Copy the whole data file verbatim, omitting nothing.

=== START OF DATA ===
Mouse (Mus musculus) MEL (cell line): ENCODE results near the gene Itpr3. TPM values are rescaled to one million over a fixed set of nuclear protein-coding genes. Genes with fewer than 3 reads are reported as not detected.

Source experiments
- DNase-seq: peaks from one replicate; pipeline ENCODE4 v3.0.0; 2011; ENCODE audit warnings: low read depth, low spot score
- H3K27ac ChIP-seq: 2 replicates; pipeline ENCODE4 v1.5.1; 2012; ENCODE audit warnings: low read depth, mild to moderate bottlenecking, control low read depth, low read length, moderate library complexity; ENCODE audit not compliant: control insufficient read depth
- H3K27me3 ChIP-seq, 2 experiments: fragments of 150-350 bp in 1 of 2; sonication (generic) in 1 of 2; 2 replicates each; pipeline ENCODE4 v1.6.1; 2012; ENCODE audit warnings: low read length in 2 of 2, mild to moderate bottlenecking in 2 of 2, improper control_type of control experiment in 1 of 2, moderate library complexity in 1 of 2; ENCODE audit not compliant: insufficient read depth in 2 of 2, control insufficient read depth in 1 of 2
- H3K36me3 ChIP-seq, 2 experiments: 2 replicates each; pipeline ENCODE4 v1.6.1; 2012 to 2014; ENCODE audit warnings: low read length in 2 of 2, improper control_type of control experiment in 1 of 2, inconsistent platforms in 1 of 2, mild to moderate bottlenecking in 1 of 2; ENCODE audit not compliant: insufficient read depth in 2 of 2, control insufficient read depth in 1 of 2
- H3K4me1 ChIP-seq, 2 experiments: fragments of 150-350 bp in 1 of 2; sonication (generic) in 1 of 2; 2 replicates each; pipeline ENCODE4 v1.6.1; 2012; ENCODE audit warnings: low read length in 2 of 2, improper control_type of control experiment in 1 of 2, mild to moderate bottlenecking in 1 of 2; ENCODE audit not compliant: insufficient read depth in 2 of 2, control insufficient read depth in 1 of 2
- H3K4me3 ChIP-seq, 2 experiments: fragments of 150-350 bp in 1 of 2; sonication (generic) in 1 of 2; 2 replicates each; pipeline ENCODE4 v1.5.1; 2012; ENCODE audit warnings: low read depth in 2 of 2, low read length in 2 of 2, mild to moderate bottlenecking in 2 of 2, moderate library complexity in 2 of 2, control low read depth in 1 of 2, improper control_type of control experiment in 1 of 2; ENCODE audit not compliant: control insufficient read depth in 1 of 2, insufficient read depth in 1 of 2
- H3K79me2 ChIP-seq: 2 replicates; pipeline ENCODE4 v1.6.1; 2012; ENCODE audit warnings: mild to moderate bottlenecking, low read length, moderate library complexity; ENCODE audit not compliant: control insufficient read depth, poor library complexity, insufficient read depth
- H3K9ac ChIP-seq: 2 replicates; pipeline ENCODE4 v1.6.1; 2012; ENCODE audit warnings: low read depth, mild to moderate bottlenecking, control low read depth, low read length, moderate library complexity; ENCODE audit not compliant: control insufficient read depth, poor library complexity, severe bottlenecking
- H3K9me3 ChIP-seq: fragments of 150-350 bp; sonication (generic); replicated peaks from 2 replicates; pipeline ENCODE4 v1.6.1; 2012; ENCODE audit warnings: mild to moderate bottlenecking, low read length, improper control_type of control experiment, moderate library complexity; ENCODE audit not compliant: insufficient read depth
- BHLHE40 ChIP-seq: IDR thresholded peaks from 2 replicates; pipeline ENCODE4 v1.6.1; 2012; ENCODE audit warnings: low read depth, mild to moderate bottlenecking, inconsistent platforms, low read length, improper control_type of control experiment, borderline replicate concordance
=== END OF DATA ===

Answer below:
Mouse (Mus musculus) MEL (cell line): ENCODE results near the gene Itpr3. TPM values are rescaled to one million over a fixed set of nuclear protein-coding genes. Genes with fewer than 3 reads are reported as not detected.

Source experiments
- DNase-seq: peaks from one replicate; pipeline ENCODE4 v3.0.0; 2011; ENCODE audit warnings: low read depth, low spot score
- H3K27ac ChIP-seq: 2 replicates; pipeline ENCODE4 v1.5.1; 2012; ENCODE audit warnings: low read depth, mild to moderate bottlenecking, control low read depth, low read length, moderate library complexity; ENCODE audit not compliant: control insufficient read depth
- H3K27me3 ChIP-seq, 2 experiments: fragments of 150-350 bp in 1 of 2; sonication (generic) in 1 of 2; 2 replicates each; pipeline ENCODE4 v1.6.1; 2012; ENCODE audit warnings: low read length in 2 of 2, mild to moderate bottlenecking in 2 of 2, improper control_type of control experiment in 1 of 2, moderate library complexity in 1 of 2; ENCODE audit not compliant: insufficient read depth in 2 of 2, control insufficient read depth in 1 of 2
- H3K36me3 ChIP-seq, 2 experiments: 2 replicates each; pipeline ENCODE4 v1.6.1; 2012 to 2014; ENCODE audit warnings: low read length in 2 of 2, improper control_type of control experiment in 1 of 2, inconsistent platforms in 1 of 2, mild to moderate bottlenecking in 1 of 2; ENCODE audit not compliant: insufficient read depth in 2 of 2, control insufficient read depth in 1 of 2
- H3K4me1 ChIP-seq, 2 experiments: fragments of 150-350 bp in 1 of 2; sonication (generic) in 1 of 2; 2 replicates each; pipeline ENCODE4 v1.6.1; 2012; ENCODE audit warnings: low read length in 2 of 2, improper control_type of control experiment in 1 of 2, mild to moderate bottlenecking in 1 of 2; ENCODE audit not compliant: insufficient read depth in 2 of 2, control insufficient read depth in 1 of 2
- H3K4me3 ChIP-seq, 2 experiments: fragments of 150-350 bp in 1 of 2; sonication (generic) in 1 of 2; 2 replicates each; pipeline ENCODE4 v1.5.1; 2012; ENCODE audit warnings: low read depth in 2 of 2, low read length in 2 of 2, mild to moderate bottlenecking in 2 of 2, moderate library complexity in 2 of 2, control low read depth in 1 of 2, improper control_type of control experiment in 1 of 2; ENCODE audit not compliant: control insufficient read depth in 1 of 2, insufficient read depth in 1 of 2
- H3K79me2 ChIP-seq: 2 replicates; pipeline ENCODE4 v1.6.1; 2012; ENCODE audit warnings: mild to moderate bottlenecking, low read length, moderate library complexity; ENCODE audit not compliant: control insufficient read depth, poor library complexity, insufficient read depth
- H3K9ac ChIP-seq: 2 replicates; pipeline ENCODE4 v1.6.1; 2012; ENCODE audit warnings: low read depth, mild to moderate bottlenecking, control low read depth, low read length, moderate library complexity; ENCODE audit not compliant: control insufficient read depth, poor library complexity, severe bottlenecking
- H3K9me3 ChIP-seq: fragments of 150-350 bp; sonication (generic); replicated peaks from 2 replicates; pipeline ENCODE4 v1.6.1; 2012; ENCODE audit warnings: mild to moderate bottlenecking, low read length, improper control_type of control experiment, moderate library complexity; ENCODE audit not compliant: insufficient read depth
- BHLHE40 ChIP-seq: IDR thresholded peaks from 2 replicates; pipeline ENCODE4 v1.6.1; 2012; ENCODE audit warnings: low read depth, mild to moderate bottlenecking, inconsistent platforms, low read length, improper control_type of control experiment, borderline replicate concordance